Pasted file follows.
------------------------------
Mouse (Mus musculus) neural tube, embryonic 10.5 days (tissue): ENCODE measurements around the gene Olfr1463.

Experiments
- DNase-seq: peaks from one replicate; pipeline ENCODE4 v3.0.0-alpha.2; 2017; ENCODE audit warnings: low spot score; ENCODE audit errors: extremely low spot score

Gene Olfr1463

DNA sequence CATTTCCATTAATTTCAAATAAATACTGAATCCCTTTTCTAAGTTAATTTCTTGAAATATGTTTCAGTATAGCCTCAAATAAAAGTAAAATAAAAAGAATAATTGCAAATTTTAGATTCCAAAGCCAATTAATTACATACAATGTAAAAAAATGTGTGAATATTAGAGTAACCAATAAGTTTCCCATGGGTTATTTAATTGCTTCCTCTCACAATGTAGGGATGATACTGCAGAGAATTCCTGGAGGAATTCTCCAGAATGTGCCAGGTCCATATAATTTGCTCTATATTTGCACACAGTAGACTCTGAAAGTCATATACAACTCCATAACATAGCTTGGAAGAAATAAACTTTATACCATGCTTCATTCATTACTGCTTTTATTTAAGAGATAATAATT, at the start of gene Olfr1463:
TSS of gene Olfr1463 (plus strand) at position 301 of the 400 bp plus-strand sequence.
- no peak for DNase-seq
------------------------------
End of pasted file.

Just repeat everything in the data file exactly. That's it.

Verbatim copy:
Mouse (Mus musculus) neural tube, embryonic 10.5 days (tissue): ENCODE measurements around the gene Olfr1463.

Experiments
- DNase-seq: peaks from one replicate; pipeline ENCODE4 v3.0.0-alpha.2; 2017; ENCODE audit warnings: low spot score; ENCODE audit errors: extremely low spot score

Gene Olfr1463

DNA sequence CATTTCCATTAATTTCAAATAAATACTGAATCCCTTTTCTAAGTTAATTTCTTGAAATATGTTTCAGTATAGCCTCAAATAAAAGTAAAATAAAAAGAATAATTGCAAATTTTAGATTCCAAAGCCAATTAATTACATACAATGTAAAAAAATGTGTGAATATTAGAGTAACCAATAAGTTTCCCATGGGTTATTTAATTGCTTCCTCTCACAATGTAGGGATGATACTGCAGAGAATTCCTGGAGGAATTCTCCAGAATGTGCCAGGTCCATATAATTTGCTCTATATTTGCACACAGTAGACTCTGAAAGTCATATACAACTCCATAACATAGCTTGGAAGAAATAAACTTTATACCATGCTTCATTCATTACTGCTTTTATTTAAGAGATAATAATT, at the start of gene Olfr1463:
TSS of gene Olfr1463 (plus strand) at position 301 of the 400 bp plus-strand sequence.
- no peak for DNase-seq